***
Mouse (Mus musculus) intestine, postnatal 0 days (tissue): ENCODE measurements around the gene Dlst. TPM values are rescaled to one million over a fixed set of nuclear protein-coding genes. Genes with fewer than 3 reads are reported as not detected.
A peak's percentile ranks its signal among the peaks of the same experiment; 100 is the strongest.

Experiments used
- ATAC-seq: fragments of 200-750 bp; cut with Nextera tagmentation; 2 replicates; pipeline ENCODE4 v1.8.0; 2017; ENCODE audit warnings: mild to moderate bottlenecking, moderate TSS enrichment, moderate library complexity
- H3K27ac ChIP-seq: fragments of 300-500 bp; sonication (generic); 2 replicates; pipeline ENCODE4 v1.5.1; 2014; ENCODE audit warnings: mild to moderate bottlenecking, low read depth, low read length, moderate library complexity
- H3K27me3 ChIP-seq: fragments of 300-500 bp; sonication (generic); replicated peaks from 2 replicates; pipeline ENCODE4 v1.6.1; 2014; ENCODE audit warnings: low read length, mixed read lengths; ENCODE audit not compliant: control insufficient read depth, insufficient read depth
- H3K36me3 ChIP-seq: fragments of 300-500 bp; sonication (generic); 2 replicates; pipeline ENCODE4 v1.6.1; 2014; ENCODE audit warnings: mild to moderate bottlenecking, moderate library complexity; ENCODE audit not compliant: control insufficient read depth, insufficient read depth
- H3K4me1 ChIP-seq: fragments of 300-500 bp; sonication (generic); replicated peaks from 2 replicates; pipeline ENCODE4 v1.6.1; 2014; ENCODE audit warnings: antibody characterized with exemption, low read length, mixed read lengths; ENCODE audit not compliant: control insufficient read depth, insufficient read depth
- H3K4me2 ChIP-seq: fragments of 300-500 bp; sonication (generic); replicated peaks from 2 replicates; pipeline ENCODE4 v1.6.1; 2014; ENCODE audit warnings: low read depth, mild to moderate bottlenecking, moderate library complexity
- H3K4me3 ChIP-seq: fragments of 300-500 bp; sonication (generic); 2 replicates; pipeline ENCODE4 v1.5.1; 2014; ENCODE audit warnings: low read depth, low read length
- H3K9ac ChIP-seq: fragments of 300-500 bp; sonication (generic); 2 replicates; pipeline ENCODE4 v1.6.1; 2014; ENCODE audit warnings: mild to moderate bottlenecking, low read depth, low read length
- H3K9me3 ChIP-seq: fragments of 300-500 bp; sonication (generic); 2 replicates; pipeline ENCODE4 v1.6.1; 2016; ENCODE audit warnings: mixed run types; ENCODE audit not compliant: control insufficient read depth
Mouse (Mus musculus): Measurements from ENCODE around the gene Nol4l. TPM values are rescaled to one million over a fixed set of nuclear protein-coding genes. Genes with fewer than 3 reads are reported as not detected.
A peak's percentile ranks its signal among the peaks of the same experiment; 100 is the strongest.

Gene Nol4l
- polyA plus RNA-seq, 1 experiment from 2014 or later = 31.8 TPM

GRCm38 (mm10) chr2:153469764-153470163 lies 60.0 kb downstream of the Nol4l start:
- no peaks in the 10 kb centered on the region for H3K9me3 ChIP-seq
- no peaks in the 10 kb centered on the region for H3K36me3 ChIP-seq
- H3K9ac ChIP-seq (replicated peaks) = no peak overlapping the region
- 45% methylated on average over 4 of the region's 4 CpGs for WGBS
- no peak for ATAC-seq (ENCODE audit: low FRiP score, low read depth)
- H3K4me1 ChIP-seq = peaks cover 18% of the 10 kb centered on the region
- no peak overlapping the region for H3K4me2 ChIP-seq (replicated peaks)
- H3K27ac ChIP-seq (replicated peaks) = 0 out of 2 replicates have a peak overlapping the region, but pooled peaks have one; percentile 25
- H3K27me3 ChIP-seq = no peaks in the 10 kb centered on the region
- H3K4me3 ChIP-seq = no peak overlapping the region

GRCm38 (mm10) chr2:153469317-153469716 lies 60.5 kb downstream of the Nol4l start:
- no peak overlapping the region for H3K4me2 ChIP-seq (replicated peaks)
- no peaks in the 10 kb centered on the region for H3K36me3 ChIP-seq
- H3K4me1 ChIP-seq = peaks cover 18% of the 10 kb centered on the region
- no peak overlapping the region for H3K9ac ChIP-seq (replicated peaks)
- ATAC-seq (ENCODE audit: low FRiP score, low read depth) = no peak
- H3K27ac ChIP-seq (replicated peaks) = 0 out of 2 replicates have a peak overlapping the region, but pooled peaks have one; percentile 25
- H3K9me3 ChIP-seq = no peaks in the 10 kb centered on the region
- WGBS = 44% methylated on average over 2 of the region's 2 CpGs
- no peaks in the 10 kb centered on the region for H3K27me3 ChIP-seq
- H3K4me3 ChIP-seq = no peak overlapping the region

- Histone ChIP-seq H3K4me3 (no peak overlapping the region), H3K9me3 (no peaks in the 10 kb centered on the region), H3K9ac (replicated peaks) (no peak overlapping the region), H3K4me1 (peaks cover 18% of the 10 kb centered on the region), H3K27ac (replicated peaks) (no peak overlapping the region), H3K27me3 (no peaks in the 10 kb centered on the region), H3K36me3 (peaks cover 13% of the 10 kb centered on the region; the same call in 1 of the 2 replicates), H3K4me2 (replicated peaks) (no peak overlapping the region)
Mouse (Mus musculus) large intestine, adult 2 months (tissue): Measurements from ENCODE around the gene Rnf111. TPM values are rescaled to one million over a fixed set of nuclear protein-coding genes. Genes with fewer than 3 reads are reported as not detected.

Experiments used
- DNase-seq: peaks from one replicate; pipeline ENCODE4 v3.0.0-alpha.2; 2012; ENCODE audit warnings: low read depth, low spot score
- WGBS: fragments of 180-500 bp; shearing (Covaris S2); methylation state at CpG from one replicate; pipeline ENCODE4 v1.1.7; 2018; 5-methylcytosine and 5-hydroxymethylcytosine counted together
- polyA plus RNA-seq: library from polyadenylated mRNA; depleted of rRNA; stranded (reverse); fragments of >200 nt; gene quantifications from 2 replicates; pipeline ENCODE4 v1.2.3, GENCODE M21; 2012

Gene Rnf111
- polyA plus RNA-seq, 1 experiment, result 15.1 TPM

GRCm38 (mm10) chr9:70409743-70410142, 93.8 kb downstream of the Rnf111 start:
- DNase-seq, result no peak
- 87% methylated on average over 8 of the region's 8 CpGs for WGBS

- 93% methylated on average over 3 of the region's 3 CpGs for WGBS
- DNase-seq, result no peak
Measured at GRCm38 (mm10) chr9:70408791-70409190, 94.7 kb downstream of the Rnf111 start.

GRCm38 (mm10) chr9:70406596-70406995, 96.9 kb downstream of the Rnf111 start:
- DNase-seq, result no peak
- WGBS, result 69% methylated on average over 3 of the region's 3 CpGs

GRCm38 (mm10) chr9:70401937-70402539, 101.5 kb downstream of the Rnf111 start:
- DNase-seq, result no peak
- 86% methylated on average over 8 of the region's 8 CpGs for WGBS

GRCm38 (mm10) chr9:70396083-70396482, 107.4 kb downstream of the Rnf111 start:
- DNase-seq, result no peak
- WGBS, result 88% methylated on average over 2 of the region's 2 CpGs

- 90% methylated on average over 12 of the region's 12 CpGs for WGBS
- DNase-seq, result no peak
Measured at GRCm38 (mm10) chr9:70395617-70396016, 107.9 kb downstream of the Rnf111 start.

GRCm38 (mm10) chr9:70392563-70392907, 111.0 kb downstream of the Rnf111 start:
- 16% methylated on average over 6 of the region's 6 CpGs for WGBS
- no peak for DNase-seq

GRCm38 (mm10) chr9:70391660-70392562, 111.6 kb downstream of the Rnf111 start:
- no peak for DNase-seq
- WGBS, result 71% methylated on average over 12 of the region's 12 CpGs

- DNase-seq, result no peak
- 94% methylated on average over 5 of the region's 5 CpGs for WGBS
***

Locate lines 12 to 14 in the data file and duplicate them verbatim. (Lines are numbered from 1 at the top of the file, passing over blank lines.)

- H3K9me3 ChIP-seq: fragments of 300-500 bp; sonication (generic); 2 replicates; pipeline ENCODE4 v1.6.1; 2016; ENCODE audit warnings: mixed run types; ENCODE audit not compliant: control insufficient read depth
Mouse (Mus musculus): Measurements from ENCODE around the gene Nol4l. TPM values are rescaled to one million over a fixed set of nuclear protein-coding genes. Genes with fewer than 3 reads are reported as not detected.
A peak's percentile ranks its signal among the peaks of the same experiment; 100 is the strongest.